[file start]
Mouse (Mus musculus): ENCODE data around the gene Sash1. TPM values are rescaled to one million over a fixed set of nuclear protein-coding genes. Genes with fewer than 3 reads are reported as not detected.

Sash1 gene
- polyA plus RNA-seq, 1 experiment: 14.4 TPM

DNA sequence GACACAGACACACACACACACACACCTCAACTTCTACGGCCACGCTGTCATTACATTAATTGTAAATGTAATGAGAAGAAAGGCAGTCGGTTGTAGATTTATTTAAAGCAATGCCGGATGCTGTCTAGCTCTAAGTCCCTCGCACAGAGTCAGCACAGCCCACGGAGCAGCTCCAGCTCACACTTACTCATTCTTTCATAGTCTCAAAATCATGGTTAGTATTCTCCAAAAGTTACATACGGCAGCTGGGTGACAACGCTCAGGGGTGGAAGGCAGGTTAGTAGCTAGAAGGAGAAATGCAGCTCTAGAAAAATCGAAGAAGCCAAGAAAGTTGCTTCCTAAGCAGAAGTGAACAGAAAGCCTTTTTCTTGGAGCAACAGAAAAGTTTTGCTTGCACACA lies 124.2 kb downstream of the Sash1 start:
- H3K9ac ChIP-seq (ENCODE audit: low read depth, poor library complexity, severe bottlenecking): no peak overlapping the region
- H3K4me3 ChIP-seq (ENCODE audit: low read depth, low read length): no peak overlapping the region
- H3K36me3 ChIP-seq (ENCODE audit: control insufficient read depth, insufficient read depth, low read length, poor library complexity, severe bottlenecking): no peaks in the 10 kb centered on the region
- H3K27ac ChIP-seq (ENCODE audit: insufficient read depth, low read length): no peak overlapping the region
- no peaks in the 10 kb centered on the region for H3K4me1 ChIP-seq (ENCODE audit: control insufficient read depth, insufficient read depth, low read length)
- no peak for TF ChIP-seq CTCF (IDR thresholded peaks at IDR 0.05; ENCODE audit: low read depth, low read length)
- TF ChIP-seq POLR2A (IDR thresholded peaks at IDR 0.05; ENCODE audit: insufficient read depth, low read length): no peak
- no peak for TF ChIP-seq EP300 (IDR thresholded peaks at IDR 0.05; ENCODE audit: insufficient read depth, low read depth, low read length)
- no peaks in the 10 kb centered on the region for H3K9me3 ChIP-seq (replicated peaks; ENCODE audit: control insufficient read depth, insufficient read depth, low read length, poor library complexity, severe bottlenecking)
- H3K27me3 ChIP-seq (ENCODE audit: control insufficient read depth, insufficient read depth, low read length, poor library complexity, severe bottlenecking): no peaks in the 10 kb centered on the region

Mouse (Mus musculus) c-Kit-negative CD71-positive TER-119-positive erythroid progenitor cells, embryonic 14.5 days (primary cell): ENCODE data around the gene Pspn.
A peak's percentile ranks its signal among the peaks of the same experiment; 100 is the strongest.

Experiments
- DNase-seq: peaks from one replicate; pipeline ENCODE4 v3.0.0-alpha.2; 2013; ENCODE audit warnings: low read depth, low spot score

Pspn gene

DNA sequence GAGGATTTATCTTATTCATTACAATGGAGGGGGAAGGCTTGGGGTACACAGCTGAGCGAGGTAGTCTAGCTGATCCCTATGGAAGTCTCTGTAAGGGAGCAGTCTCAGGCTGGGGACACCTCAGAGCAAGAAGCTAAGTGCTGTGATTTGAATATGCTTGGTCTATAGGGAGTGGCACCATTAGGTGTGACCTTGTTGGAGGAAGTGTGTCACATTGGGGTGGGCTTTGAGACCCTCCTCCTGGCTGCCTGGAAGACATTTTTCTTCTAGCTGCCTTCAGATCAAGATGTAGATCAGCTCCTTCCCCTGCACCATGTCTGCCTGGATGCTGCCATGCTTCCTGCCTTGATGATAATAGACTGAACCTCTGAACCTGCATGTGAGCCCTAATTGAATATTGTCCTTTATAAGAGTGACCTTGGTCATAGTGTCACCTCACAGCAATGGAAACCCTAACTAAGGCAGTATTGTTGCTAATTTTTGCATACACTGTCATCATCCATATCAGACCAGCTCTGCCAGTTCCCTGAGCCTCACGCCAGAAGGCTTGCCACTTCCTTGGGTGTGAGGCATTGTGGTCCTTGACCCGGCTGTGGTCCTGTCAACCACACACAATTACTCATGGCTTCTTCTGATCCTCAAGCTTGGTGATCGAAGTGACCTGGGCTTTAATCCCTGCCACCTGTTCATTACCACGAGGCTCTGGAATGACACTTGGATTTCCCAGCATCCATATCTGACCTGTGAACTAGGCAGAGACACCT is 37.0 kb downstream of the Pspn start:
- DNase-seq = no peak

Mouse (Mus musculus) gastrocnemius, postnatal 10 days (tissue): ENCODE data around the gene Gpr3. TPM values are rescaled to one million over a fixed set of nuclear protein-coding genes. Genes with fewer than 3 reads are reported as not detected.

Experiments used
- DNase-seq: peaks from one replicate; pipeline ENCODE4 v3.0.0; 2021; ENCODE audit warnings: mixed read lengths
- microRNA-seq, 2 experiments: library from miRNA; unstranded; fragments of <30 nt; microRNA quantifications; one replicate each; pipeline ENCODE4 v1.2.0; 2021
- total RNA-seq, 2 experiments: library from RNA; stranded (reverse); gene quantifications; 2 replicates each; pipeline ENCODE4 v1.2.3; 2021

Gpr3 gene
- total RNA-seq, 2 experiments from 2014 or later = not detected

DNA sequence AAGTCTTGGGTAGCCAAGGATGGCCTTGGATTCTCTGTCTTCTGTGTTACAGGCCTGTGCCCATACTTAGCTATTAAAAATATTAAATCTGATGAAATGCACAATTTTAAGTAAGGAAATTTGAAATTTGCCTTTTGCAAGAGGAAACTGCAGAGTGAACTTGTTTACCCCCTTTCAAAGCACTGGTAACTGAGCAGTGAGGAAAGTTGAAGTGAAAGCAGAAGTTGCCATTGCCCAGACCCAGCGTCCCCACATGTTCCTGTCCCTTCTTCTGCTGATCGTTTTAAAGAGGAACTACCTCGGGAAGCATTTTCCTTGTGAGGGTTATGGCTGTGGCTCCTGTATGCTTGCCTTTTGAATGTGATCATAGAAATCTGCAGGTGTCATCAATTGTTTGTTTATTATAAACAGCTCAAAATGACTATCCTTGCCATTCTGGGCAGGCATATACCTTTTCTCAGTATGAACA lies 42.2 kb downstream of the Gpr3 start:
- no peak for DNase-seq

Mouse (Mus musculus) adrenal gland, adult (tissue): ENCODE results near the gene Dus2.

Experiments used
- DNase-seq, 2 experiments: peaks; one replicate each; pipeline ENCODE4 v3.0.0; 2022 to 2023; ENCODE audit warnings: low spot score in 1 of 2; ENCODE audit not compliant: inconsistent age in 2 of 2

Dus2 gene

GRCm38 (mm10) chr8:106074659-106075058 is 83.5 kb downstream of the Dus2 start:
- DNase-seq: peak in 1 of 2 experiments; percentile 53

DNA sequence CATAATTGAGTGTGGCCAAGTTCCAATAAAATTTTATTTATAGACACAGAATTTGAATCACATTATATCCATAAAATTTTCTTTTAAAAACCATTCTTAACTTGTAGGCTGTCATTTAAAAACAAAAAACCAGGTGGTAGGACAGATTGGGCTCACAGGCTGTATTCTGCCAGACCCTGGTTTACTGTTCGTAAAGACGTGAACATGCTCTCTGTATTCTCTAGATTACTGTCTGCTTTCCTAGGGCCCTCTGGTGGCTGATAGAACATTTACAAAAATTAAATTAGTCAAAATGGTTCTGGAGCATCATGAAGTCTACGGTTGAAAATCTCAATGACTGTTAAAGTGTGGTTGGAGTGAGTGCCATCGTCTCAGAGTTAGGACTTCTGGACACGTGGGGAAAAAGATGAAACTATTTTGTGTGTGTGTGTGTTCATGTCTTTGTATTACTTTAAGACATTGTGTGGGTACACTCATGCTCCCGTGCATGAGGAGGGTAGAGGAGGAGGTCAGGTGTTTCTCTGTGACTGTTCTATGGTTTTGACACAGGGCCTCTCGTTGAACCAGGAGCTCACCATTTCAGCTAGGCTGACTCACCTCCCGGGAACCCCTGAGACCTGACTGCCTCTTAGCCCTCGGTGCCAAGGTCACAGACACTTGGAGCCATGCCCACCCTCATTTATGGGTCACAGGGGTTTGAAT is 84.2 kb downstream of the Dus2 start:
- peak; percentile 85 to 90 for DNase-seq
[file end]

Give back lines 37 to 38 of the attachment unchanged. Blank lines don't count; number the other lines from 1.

DNA sequence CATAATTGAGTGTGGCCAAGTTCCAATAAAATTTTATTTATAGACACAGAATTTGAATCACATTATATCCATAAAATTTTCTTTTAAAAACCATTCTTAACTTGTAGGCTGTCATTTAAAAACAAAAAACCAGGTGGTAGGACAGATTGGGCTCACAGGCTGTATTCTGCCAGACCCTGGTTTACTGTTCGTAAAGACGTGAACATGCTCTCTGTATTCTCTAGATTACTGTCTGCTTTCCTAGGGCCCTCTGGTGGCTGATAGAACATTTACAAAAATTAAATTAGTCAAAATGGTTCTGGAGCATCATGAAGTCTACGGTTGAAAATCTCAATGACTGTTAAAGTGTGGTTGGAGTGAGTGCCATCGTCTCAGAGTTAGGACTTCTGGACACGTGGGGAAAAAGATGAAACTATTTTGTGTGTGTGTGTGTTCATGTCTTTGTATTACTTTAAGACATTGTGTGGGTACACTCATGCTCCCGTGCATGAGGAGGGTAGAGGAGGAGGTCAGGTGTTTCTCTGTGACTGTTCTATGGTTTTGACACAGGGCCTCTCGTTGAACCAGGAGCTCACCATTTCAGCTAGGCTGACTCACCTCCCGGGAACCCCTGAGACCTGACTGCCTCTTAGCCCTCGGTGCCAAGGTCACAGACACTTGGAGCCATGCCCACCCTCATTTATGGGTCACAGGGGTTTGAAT is 84.2 kb downstream of the Dus2 start:
- peak; percentile 85 to 90 for DNase-seq